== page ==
4. The dose was too low. See Above. Mice tolerated the equivalent of about 200 times more than was used in the trial. At 1-2mg/kg used in the mouse the effect lasted about 1.5-3hours. However humans get a much higher concentration in the blood than a mouse for the equivalent dose suggesting we were not too low. However did enough get into the spinal cord and brain? It would depend on the concentration needed at the human channels in the CNS and we don’t know how much got into the human brain.  In one scenario only the 800mg dose would only have a high enough blood level to reach the brain for about 3 hours.

5. The drug did last long enough. This is perhaps part of the problem, as there was a rapid elimination of the drug so that only low concentrations persisted. With more resource this could have been addressed. 

So we have had our shot and have been found wanting. Sorry.

Ipsen Pharmaceuticals, France, who donated money as part of a pre-licencing deal that allowed the trial to occur, have declined to exercise their option to buy Canbex Therapeutics and its Assets. 

What next?….Learn from the mistakes, dust ourselves down and try Plan B, Plan C

COI: We are shareholders and consultants of Canbex therapeutics. 

It is not all bad news

ECTRIMS 2018 P629 – FLX-787 significantly reduces muscle cramp/spasm frequency and improves spasticity in a phase 2 study (Flex-201) in patients with multiple sclerosis

A. van der Walt1G. Short2, D. Golod2, B. Hegarty2, D. Cabral-Lilly2, W. McVicar2, W. Thomas2, Flex-201 Study Group 1Royal Melbourne Hospital, Parkville, VIC, Australia, 2Flex Pharma, Boston, MA, United StatesIntroduction: FLX-787 is believed to dampen α-motor neuron and reflex hyperexcitability by chemical neurostimulation. In this process, TRPA1/TRPV1 coactivation in the oropharynx and esophagus leads to excitatory sensory input to stimulate brainstem nuclei and subsequently descending spinal tracts to inhibit hyperexcitability. The Flex-201 study was initiated in patients with Multiple Sclerosis (MS) to evaluate the safety and efficacy of FLX-787 in a disease state where the symptoms of cramps, spasms and spasticity are prevalent.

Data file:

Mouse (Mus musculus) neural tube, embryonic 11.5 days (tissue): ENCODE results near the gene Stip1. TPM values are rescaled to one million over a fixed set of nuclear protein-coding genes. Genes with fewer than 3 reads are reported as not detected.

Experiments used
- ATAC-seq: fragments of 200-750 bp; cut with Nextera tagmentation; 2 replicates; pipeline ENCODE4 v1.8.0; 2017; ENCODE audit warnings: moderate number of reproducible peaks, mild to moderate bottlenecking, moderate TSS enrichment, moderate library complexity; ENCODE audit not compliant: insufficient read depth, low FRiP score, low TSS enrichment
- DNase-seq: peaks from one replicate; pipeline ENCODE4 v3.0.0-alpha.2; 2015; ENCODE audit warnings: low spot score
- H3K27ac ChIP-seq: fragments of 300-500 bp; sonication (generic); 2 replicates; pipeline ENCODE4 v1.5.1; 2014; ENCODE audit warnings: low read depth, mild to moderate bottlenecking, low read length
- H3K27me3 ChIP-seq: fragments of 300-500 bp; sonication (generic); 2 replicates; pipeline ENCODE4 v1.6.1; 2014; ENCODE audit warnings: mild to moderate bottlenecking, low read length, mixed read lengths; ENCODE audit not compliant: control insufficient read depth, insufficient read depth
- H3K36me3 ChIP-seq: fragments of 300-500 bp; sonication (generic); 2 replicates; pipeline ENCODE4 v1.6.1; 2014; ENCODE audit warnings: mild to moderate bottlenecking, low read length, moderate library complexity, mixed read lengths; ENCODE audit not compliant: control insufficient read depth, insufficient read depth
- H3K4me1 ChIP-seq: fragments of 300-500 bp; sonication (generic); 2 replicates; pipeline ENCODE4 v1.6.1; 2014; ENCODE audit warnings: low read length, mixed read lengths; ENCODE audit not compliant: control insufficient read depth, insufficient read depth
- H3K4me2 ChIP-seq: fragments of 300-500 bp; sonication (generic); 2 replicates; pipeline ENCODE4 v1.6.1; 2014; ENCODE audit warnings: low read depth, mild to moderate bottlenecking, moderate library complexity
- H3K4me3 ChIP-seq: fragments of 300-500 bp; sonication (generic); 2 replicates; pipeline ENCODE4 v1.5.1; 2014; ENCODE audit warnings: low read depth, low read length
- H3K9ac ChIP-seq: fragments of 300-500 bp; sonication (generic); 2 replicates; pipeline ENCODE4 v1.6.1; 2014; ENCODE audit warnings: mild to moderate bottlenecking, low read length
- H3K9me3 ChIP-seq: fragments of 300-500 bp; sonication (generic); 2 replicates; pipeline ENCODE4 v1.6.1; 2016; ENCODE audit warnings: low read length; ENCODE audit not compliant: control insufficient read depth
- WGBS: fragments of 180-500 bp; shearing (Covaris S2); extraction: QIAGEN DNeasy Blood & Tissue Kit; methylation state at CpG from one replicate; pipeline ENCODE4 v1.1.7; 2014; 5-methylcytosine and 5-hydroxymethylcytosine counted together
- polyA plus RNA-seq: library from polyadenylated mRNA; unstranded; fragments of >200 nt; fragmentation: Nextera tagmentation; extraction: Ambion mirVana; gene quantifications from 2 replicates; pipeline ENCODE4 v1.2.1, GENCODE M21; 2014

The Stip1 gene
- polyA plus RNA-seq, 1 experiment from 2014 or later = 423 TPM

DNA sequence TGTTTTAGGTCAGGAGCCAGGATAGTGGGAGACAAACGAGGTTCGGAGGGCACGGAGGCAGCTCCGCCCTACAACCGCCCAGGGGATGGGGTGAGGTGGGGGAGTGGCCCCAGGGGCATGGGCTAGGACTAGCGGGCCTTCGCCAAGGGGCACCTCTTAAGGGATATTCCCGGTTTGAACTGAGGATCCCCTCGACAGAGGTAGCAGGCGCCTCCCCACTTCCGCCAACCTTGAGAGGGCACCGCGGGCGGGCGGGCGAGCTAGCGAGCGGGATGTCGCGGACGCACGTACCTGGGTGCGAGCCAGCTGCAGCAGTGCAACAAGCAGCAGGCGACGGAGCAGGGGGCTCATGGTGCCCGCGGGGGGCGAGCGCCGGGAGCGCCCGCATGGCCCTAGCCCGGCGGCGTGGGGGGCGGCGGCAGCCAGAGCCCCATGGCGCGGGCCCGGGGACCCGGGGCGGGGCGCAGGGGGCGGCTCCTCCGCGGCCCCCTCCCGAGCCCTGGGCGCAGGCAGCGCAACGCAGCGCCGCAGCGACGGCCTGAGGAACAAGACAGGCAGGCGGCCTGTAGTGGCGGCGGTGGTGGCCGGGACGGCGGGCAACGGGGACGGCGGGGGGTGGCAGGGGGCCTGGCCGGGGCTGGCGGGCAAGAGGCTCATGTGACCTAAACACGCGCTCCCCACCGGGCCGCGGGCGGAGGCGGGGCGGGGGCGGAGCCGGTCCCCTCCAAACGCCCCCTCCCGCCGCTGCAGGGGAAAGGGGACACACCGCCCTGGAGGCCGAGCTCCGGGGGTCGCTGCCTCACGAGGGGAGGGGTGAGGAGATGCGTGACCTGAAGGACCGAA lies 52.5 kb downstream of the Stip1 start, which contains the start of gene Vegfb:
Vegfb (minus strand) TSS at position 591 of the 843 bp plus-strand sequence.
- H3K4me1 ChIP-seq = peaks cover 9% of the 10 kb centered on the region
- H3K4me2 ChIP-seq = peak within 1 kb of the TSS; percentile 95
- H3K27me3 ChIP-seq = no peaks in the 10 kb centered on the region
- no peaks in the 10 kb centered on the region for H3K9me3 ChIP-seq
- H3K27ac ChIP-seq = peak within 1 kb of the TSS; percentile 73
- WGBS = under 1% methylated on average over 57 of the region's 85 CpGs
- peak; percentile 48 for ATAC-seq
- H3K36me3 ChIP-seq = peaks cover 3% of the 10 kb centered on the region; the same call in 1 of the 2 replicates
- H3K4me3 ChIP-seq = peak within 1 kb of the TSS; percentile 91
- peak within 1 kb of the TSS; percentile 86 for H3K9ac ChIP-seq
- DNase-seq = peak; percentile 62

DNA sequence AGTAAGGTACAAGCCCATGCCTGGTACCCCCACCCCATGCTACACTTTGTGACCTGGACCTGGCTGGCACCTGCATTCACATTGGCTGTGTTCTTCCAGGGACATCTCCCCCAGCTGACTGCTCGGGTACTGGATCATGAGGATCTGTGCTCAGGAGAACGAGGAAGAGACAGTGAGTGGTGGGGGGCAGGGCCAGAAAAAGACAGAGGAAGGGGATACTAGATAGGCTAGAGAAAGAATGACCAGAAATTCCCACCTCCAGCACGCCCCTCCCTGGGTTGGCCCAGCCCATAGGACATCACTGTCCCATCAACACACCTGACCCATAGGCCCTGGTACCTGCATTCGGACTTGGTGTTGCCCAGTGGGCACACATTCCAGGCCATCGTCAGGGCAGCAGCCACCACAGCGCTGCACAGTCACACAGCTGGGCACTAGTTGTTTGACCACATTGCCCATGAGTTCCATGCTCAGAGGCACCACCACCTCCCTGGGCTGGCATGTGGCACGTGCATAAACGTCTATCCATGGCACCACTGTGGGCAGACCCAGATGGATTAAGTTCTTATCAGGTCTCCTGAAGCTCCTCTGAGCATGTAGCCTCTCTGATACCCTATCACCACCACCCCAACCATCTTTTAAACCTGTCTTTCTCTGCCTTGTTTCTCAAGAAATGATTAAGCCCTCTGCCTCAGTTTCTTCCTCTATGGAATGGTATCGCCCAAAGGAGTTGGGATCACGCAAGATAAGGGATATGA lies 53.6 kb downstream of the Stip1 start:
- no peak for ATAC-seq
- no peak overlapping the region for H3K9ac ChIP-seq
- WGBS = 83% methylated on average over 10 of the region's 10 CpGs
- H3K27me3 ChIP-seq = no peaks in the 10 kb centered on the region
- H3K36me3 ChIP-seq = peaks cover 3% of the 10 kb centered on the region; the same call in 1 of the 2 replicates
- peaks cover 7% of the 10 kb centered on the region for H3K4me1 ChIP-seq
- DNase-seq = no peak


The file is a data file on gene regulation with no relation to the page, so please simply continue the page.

Objectives: To assess in an exploratory Phase 2 study: 1.)the frequency of cramps/spasms and associated-pain in MS patients; 2.)the efficacy of FLX-787 in treating cramps/spasms, pain and spasticity; 3.)the safety and tolerability of FLX-787. 
Methods: Flex-201 was a multicenter, randomized, blinded, cross-over study which investigated the effects of FLX-787 in 57 MS patients with symptoms of spasticity, spasms and cramps versus inactive control. A daily questionnaire capturing cramp/spasm events, pain, stiffness and spasticity was administered using an interactive voice response system (IVRS). IVRS data, as well as in-clinic end-of-period assessments of spasticity, were analyzed. 
Results: Analysis of the parallel portion of the study in the per-protocol population (n=45) showed that FLX-787 treatment caused a 27.3% reduction (p=0.0010) in the total number of cramps/spasms relative to baseline and a 42.5% reduction in total pain intensity (p=0.0486). Patients experienced a median increase of 1.4 cramp free days over the course of treatment (p=0.0457). Importantly, FLX-787 treatment caused a 1-point decrease relative to inactive control of the CGI-C spasticity score rated as a total improvement being entirely due to drug treatment (p=0.0427). CGI-C spasticity responders comprised 25% of the population and demonstrated a 2-point improvement on total modified Ashworth scale (p=0.025) and a 1-point improvement by NRS (0-10 scale) for spasticity (p=0.053). FLX-787 was generally well tolerated and resulted in infrequent GI-related adverse events (diarrhea and nausea).